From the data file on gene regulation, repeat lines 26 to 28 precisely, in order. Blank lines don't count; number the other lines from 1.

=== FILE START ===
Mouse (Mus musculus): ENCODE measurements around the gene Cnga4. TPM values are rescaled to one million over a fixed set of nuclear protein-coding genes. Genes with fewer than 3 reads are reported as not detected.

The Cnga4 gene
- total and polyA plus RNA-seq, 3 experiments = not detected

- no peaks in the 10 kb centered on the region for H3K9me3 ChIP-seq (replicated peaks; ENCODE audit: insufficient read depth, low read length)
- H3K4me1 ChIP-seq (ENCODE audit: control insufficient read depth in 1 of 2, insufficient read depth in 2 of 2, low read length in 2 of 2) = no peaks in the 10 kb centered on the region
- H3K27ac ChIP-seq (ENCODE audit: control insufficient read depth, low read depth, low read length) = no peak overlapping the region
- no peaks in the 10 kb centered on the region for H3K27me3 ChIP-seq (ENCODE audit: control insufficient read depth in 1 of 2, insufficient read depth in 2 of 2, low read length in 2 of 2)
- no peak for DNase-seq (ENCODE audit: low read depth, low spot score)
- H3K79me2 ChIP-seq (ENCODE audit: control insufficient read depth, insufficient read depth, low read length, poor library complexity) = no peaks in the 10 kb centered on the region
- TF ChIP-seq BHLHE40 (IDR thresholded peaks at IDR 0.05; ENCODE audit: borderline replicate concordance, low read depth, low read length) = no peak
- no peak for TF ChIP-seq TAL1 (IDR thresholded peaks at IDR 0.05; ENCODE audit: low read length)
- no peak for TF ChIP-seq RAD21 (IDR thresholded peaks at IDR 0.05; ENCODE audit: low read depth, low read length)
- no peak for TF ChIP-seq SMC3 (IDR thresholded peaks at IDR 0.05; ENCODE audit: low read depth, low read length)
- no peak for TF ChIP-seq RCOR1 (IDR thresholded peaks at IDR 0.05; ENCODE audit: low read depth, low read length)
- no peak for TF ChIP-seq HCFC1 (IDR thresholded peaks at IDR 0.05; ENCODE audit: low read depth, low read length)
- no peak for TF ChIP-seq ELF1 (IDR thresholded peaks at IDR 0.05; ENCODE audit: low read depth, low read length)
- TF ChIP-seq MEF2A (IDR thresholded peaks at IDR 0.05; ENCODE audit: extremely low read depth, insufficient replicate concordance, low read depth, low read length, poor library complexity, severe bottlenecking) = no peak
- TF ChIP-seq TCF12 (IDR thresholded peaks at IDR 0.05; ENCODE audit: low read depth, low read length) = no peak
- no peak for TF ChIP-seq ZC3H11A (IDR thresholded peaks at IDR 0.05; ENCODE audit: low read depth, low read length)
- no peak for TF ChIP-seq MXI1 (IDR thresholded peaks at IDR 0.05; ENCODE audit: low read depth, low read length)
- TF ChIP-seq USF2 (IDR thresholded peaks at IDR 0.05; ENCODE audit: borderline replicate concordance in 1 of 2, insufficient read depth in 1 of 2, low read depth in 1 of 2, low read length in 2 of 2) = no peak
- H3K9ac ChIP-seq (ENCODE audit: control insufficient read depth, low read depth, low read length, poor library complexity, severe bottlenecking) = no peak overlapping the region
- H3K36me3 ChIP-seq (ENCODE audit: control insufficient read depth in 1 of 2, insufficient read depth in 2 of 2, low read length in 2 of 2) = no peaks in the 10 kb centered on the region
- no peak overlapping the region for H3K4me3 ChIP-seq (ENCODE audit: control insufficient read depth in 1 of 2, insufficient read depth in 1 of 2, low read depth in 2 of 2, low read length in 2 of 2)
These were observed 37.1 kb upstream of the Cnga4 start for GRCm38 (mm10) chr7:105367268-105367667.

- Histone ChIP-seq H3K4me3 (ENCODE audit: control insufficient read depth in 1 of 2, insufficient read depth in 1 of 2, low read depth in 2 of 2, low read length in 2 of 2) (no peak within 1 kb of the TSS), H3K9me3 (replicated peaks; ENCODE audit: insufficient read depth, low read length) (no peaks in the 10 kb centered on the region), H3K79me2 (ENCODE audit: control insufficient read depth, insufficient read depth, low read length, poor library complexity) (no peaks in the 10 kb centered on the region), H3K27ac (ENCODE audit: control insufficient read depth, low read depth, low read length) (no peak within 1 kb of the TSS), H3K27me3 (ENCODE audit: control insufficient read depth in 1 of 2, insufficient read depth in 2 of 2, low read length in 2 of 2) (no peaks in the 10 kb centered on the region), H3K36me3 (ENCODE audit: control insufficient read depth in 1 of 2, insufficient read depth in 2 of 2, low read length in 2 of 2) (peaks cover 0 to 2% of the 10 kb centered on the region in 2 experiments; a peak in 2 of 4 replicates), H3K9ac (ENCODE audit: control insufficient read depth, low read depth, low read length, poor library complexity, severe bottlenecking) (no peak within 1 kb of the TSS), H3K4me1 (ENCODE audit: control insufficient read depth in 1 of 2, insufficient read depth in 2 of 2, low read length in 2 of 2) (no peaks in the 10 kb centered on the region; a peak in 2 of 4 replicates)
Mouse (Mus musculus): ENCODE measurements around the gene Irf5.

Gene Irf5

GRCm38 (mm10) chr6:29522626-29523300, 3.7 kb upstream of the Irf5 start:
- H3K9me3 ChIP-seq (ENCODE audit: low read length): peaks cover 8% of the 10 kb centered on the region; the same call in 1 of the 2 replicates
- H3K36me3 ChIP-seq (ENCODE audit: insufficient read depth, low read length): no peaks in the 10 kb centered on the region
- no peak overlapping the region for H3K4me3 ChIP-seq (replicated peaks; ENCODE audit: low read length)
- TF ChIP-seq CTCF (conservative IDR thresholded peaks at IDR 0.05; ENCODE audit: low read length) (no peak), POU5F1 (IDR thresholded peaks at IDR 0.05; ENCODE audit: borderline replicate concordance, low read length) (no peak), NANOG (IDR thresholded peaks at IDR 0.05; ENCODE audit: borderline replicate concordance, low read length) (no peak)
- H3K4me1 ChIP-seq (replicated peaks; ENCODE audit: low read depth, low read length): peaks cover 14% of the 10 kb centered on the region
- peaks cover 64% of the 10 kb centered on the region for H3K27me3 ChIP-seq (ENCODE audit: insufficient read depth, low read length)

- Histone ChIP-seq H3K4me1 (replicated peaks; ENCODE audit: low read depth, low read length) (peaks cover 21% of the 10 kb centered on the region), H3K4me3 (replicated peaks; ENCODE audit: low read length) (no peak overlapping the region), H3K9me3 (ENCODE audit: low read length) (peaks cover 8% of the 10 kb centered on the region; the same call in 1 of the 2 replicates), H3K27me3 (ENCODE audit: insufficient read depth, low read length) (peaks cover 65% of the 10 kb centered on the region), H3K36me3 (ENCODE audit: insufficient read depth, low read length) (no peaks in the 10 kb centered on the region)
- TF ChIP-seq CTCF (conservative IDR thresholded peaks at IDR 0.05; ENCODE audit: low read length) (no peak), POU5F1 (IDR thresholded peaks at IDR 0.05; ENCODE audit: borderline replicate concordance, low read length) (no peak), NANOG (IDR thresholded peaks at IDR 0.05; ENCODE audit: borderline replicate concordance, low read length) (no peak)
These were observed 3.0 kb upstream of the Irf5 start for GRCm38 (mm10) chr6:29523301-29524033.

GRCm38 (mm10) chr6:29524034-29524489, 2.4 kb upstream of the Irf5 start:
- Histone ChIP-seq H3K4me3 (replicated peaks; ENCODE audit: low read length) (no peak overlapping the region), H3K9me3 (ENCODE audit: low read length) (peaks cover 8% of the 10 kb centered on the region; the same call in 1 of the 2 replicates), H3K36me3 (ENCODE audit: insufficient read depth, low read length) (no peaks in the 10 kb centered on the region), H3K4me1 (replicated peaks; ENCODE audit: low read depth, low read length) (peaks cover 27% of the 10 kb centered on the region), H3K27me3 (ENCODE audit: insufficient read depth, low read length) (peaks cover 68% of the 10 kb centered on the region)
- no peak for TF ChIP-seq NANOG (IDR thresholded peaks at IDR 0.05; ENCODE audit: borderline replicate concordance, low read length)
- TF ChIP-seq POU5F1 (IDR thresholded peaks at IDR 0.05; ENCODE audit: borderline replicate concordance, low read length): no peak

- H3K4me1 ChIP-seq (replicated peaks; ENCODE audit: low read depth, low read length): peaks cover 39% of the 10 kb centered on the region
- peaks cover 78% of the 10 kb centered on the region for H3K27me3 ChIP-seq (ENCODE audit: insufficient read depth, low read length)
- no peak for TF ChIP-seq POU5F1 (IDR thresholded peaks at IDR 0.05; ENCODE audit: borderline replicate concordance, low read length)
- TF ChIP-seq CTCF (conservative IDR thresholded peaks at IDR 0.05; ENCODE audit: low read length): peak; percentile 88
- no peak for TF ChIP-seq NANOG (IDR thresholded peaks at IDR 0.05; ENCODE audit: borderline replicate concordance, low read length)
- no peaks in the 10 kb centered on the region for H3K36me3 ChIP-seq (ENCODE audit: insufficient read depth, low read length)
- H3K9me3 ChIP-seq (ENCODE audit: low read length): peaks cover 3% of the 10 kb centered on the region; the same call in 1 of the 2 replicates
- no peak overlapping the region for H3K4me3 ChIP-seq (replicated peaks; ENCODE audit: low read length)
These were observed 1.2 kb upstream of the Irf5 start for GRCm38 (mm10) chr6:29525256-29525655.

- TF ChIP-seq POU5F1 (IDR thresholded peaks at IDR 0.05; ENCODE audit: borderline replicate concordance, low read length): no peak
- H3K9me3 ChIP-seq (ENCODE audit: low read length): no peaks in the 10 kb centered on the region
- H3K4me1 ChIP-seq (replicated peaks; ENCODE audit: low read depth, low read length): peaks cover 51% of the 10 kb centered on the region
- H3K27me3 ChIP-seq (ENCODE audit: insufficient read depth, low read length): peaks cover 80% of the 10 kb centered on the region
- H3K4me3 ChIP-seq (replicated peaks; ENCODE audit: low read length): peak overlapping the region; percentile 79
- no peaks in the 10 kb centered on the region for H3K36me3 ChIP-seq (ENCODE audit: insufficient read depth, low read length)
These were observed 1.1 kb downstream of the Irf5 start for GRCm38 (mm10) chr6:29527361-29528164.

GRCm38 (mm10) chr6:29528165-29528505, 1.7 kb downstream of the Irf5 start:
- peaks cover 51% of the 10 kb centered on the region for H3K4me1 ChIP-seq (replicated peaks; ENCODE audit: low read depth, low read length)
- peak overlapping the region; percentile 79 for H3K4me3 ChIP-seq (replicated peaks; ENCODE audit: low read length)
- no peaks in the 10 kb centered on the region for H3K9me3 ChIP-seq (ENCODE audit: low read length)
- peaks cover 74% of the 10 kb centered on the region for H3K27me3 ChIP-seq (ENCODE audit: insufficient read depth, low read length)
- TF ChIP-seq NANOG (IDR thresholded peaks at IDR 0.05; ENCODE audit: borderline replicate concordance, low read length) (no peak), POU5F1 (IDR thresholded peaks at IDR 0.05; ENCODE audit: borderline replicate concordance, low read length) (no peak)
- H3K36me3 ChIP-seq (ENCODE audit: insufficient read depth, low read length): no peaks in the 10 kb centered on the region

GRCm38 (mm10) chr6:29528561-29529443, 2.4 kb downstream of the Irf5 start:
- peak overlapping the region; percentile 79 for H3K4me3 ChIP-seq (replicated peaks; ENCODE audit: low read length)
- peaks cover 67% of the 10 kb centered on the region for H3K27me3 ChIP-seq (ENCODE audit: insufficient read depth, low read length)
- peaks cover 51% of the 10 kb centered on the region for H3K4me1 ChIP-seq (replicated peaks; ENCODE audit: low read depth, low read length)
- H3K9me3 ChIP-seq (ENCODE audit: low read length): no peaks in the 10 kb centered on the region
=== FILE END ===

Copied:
- Histone ChIP-seq H3K4me3 (ENCODE audit: control insufficient read depth in 1 of 2, insufficient read depth in 1 of 2, low read depth in 2 of 2, low read length in 2 of 2) (no peak within 1 kb of the TSS), H3K9me3 (replicated peaks; ENCODE audit: insufficient read depth, low read length) (no peaks in the 10 kb centered on the region), H3K79me2 (ENCODE audit: control insufficient read depth, insufficient read depth, low read length, poor library complexity) (no peaks in the 10 kb centered on the region), H3K27ac (ENCODE audit: control insufficient read depth, low read depth, low read length) (no peak within 1 kb of the TSS), H3K27me3 (ENCODE audit: control insufficient read depth in 1 of 2, insufficient read depth in 2 of 2, low read length in 2 of 2) (no peaks in the 10 kb centered on the region), H3K36me3 (ENCODE audit: control insufficient read depth in 1 of 2, insufficient read depth in 2 of 2, low read length in 2 of 2) (peaks cover 0 to 2% of the 10 kb centered on the region in 2 experiments; a peak in 2 of 4 replicates), H3K9ac (ENCODE audit: control insufficient read depth, low read depth, low read length, poor library complexity, severe bottlenecking) (no peak within 1 kb of the TSS), H3K4me1 (ENCODE audit: control insufficient read depth in 1 of 2, insufficient read depth in 2 of 2, low read length in 2 of 2) (no peaks in the 10 kb centered on the region; a peak in 2 of 4 replicates)
Mouse (Mus musculus): ENCODE measurements around the gene Irf5.

Gene Irf5